Embryo resumes growth after quiescent state.
Requirements for plant embryo growth:
Water
Oxygen
Temperature
Dormant Seeds:
Additional requirements for embryo growth:
Light - smaller seeds like lettuce
Cold - oak, pine
Heavy rain - desert plants
Harsh conditions - break impermeable seed coats in animal intestine or fire.
After a seed has gone through quiesence it uses:
water
oxygen
adequate temperatures
Unless it is a dormant seed.
The first structure to come out of the seed is:
The root
In some seeds like grasses the SAM will break through protective coat and grow straight up.
Some seeds may have more curled leaves with photo receptors that can sense light and cause a change in gene expression.
True or false: In most seeds light is a requirement to germinate.
False. Oxygen, water and temperature are requirements.
RAM produces cells of the
Root.
The root cap and 3 primary tissues, the protoderm, the ground meristem and the procambium.
The three plant tissue types are:
Protoderm
ground meristem
procambium
The SAM
gives origin to the cells of the leaves and stem.
Auxillary bud
Forms at the angle between a leaf and the stem to form it's own SAM. Leaves or buds can come from it.
Buds can give rise to
branches, each tip with a SAM
Vegetative organs of plants
Roots
Stem
Leaves
Many plants have only:
Primary growth. Monocots and many eudicots.
Lateral meristems give way to
secondary growth - trees, shrubs and some non-woody plants.
Lateral meristems develop from the procambium and ground tissue.
Oldest tissues are at the base of the trunk furthest from the meristem and are more mature.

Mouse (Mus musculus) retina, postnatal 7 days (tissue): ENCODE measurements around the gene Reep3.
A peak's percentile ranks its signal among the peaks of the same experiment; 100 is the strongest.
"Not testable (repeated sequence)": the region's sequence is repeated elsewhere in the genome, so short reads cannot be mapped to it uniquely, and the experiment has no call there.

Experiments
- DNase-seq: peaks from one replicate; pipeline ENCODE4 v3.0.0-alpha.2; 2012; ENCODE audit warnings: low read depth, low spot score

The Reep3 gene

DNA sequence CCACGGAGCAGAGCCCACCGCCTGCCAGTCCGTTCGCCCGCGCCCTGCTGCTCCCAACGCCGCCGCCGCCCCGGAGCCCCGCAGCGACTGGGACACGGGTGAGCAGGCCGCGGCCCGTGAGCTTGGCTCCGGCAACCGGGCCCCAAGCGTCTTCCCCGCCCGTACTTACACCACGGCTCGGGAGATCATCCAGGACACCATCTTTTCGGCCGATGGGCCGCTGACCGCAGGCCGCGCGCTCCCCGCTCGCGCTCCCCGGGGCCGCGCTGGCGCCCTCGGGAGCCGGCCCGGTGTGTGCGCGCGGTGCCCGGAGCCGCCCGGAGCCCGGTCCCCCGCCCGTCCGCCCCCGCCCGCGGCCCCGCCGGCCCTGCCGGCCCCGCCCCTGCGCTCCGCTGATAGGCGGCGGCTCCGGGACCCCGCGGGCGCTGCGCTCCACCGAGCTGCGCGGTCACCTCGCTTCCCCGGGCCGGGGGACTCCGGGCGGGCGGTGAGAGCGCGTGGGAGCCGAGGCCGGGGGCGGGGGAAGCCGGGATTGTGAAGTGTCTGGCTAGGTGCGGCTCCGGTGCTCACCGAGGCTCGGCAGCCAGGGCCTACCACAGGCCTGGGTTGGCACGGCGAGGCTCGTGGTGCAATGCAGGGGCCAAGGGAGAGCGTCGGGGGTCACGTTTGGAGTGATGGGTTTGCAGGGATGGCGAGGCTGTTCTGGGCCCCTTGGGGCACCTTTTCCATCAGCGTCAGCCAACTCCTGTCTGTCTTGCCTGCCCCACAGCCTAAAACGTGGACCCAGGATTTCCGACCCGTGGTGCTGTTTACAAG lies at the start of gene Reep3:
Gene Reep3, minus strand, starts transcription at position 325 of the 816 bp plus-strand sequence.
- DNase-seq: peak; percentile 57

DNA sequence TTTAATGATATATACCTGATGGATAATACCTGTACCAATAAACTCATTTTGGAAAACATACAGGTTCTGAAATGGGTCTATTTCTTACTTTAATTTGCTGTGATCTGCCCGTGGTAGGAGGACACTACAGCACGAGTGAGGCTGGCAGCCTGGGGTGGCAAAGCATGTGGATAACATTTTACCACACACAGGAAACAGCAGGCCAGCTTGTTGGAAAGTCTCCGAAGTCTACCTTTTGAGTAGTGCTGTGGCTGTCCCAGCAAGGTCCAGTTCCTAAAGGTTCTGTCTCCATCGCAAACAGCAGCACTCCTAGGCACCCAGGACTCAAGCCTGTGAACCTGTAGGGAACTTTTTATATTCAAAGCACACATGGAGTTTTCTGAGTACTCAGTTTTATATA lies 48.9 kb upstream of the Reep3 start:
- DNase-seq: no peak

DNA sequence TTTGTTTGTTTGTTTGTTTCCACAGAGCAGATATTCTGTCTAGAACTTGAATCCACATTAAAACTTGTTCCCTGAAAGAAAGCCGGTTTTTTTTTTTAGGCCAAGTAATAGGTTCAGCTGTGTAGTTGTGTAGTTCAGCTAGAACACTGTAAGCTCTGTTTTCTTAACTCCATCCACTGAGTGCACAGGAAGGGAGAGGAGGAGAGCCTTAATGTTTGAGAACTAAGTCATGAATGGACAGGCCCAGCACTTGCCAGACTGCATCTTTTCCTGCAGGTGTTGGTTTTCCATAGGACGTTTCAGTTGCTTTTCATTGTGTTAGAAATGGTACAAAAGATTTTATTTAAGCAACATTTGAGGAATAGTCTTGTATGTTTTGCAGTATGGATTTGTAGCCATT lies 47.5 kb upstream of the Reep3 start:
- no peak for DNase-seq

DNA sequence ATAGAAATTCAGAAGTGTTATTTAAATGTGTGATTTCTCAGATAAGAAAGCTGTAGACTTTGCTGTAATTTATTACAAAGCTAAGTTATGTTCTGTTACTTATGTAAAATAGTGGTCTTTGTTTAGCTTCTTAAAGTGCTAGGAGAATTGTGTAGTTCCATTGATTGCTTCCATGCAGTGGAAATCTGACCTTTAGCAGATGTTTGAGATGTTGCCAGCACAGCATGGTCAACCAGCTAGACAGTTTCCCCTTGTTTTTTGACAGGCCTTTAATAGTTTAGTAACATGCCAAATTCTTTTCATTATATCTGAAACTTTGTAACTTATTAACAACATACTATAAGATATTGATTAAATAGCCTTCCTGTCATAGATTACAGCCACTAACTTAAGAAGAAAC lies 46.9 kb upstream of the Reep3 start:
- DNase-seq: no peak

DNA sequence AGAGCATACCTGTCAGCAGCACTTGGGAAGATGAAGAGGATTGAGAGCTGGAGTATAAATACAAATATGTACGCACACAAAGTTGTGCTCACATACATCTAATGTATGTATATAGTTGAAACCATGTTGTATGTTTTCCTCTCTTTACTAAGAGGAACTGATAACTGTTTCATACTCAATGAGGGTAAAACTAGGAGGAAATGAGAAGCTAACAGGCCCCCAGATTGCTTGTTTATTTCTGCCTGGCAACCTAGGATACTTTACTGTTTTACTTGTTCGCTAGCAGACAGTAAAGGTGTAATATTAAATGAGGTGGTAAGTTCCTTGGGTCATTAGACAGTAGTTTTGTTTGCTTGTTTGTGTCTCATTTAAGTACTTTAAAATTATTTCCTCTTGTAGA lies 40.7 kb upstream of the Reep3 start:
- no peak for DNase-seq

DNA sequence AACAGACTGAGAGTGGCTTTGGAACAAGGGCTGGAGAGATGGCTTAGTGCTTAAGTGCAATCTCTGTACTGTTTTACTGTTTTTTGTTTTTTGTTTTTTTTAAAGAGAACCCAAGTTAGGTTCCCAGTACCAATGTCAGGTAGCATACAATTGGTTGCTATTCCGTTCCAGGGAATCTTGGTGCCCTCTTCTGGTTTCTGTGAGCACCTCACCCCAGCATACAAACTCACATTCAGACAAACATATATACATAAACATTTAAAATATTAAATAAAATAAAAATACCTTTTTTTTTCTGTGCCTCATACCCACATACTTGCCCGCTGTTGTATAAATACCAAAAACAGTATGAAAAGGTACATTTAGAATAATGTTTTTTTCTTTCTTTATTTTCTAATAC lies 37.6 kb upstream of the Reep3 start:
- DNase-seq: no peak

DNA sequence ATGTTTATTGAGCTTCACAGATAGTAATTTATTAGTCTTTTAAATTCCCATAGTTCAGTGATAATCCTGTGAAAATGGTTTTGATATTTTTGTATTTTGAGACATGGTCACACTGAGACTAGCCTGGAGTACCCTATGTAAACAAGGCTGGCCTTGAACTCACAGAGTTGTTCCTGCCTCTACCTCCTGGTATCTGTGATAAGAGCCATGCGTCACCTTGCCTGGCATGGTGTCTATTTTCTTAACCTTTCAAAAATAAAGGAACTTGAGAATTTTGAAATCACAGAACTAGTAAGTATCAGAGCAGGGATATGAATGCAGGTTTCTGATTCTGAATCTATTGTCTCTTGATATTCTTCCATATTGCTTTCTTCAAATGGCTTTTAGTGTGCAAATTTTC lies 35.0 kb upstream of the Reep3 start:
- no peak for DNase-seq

Newest tissues are at tips of the meristems.
Secondary growth rings occur in:
Temperate climates where growth cycles change based on weather.
The structure we know as wood is the
secondary xylem. Results from activity of the vascular cambium.
Bark, or periderm a dermal tissue of plants is produced by:
Cork cambium.
Botanically Bark includes:
All tissues outside the vascular cambium including the secondary xylem.
Flowers come from the:
SAM under certain conditions
Triggers that convert the SAM into floral meristems that produce flowers include:
Hormonal, developmental and environmental signals.
Ovary becomes the
Fruit
Trichomes
Outgrowths of the epidermis
Reflect Light
Reduce Transpiration
Defense - physical and chemical
mint, sage, fuzzy leaves, cotton
Root epidermis has a very thin cuticle and lacks
Stomata
Root hairs are
trichomes
Parenchyma Cells
Alive at maturity.
Respiration, photosynthesis and storage.
The part of celery that gets stuck in your teeth
Sclerenchyma Cells
Dead at maturity
Fibers support non growing plant parts
Sclereids protect agains herbivores
walnut shell, seed coat.
Xylem
Conduct water and minerals and support plant.
Phloem
Conduct organic molecules.
Tracheids
Found in all vascular plants.
Dead at maturity
Lignin in cell walls
Narrow cells
Water moves through pits (thin areas)
Vessels
Present only in angio sperms
Dead at maturity
Lignin in cell walls
winder and shorter than tracheids
Better water movement
Sieve tube members:
Angiosperms only
For sugar movement
No nucleus or ribosomes
Plasma membrane and some organelles
Companion Cell
Controls metabolism of the sieve tube members and loading/unloading of sugars.
Sieve Cells instead of sieve tubes
Gymnosperms and seedless vascular plants have thinner, longer sieve cells.
Each plant organ will always have
An epidermis
Ground tissues
Vascular Tissues
They may be in different orders
Viruses
Not alive
Can't produce their own metabolic activities
Have been found in all kinds of organisms
Tend to be species specific and cell type specific
Some destroy, some infect and cause no damage.
Some may remain dormant
Viruses have two parts:
Nucleic acid contains genetic information.
Protein coat or capsid

Some animal viruses may have an envelope of lipids, proteins and glycoprotiens outside of the capsid.
Virus synthesis
Ues the host cell polymerases, tRNA and amino acids to replicate its own DNA/RNA.
(like stealing the assembly line at a factory)
Bacteriophage or phage
virus that infects bacteria and injects viral DNA into host cell.
Lysogenic viruses
Can alter characteristics of bacteria. Example cholera, diphtheria, botulism and scarlet fever would be harmless in humans if not for certain phage genes that induce the host bacteria to make toxins.